Currently, I am filled with deep concern when I imagine him being cut by Dr. Gary A. Birken of Hollywood, Florida for an alleged “foreskin problem.” A pediatric urologist, Dr. Charles Flack of Boynton Beach, Florida, already testified in court that this boy was not in need of a circumcision, a risky elective medical procedure. Nevertheless, Nebus filed a motion to “compel medical treatment” even when none was warranted. Instead of taking Dr. Flack’s testimony to heart or considering that the boy had lived his entire life healthy and intact, Judge Jeffrey Dana Gillen failed. A literal and rigid reading of a dated parenting contract clause became more important than the well-being or rights of the child in question. Gillen failed to dismiss Nebus’ motion. No legal remedy currently exists to reverse this profound failure, sparking understandable outrage.
Furthermore, we are wise to question what, if anything, changed between the examinations of Dr. Flack and Dr. Birken?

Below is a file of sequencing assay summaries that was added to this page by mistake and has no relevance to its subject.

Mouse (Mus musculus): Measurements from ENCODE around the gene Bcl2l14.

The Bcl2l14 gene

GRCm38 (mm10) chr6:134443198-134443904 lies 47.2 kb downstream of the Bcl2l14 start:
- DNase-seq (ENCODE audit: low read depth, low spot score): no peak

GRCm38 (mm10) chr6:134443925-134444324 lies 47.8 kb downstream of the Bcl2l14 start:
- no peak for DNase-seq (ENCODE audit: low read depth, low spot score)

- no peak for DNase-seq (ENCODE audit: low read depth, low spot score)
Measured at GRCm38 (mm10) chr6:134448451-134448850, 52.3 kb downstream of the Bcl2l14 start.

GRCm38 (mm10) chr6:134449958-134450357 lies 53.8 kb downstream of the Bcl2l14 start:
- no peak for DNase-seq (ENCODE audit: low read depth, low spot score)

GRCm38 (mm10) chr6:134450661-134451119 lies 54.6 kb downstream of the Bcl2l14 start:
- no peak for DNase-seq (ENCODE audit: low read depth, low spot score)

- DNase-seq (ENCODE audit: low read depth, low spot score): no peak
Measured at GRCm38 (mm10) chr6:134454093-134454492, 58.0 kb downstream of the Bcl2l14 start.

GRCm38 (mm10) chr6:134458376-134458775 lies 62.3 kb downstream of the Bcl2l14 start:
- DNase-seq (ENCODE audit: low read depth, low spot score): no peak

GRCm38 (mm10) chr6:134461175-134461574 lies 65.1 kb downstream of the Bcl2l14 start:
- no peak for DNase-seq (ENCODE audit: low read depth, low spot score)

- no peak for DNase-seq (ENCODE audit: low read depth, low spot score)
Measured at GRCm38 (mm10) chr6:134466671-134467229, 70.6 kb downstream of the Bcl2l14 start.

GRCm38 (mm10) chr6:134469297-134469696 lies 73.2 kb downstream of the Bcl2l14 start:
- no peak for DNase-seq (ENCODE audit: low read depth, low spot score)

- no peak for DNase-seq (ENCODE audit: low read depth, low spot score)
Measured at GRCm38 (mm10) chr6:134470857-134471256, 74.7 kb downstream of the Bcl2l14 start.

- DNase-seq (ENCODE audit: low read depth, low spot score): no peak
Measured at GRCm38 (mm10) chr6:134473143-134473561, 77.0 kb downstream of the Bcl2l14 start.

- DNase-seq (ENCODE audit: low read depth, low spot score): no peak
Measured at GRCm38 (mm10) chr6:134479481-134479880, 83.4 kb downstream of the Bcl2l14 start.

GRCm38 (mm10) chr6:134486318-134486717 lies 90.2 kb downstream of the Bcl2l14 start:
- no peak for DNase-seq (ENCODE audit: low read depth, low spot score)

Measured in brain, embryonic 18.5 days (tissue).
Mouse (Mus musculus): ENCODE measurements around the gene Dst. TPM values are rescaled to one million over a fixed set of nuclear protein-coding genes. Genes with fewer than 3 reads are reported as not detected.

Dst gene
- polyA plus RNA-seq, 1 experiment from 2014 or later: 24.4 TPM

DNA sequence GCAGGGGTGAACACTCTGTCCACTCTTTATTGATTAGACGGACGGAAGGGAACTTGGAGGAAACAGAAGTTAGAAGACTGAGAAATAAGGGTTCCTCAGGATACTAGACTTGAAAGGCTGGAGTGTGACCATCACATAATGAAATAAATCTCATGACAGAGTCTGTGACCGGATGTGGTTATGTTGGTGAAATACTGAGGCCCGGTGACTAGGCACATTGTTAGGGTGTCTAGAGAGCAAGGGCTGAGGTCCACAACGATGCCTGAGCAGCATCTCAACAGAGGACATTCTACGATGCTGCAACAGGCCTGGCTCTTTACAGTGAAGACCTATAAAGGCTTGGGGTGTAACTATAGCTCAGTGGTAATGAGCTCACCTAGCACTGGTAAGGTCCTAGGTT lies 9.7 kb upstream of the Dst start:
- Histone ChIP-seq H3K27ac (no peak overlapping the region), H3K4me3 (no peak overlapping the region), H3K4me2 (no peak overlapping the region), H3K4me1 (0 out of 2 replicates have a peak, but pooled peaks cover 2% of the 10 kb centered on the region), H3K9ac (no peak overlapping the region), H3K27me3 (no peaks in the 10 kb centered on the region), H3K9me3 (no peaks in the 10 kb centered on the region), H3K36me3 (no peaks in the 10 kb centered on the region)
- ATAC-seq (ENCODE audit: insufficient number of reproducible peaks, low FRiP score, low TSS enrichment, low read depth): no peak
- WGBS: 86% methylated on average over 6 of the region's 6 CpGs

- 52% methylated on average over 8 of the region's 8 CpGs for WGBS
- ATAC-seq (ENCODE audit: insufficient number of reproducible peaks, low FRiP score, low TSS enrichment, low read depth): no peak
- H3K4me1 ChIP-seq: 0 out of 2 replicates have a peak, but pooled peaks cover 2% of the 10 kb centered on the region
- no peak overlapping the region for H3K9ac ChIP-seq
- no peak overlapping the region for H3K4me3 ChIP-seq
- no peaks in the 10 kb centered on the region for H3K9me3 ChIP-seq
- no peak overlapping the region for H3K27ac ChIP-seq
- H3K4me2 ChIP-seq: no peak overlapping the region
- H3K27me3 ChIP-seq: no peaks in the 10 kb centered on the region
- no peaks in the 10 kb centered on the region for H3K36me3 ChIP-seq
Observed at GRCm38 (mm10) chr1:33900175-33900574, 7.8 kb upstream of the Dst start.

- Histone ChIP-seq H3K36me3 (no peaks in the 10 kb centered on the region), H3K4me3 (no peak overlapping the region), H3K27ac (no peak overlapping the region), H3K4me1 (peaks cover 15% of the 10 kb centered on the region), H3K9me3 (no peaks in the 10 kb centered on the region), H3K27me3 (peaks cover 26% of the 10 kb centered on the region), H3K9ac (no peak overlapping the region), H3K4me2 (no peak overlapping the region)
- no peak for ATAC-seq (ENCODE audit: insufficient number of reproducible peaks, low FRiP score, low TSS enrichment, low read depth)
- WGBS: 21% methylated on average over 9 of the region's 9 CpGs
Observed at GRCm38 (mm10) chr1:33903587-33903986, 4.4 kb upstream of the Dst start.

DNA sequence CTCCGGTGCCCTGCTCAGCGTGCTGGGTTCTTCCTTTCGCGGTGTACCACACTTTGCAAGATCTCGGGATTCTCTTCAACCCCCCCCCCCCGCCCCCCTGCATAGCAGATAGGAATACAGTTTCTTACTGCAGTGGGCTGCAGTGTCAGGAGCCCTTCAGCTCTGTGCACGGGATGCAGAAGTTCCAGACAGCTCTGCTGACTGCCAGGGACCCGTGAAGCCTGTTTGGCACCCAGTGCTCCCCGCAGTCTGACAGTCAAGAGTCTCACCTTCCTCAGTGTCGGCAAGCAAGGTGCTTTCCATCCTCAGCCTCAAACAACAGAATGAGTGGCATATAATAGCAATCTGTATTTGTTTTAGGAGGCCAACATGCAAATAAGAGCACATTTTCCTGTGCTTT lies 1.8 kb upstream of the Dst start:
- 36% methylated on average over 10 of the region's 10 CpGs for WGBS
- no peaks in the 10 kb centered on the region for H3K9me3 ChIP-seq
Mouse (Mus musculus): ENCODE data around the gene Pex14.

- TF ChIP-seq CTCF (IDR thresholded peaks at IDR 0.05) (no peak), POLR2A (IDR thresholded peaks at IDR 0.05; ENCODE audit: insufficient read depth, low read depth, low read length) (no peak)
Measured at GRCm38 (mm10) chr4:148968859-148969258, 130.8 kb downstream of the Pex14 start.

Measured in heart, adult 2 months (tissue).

The boy’s father, Dennis Nebus, claims his son has “phimosis” — meaning the foreskin is too tightly fused to the glans of the penis and won’t retract. Sadly, a number of American pediatricians don’t understand the natural function of the foreskin in infants and young boys: it isn’t meant to retract. The foreskin is meant to be tightly fused to the glans. Too many American parents of intact boys are mistakenly, and dangerously, told by medical professionals to purposefully retract the foreskin to “clean” the penis. This would be akin to cleaning the vagina of a little girl. It’s not necessary. One only needs to clean what is seen. Tragically, if a boy’s foreskin is purposefully retracted, not only is the experience very painful, but it tears protective tissues and opens up the penis to infection. A round of antibiotics can be given, or the “phony phimosis” diagnosis can be “cured” through circumcision.